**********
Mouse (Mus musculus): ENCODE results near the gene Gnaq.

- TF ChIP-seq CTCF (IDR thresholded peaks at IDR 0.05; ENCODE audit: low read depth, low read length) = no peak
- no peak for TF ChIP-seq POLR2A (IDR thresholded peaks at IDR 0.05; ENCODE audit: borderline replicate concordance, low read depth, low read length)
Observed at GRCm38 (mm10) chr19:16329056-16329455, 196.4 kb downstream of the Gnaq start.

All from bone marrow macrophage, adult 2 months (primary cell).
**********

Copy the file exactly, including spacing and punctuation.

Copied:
Mouse (Mus musculus): ENCODE results near the gene Gnaq.

- TF ChIP-seq CTCF (IDR thresholded peaks at IDR 0.05; ENCODE audit: low read depth, low read length) = no peak
- no peak for TF ChIP-seq POLR2A (IDR thresholded peaks at IDR 0.05; ENCODE audit: borderline replicate concordance, low read depth, low read length)
Observed at GRCm38 (mm10) chr19:16329056-16329455, 196.4 kb downstream of the Gnaq start.

All from bone marrow macrophage, adult 2 months (primary cell).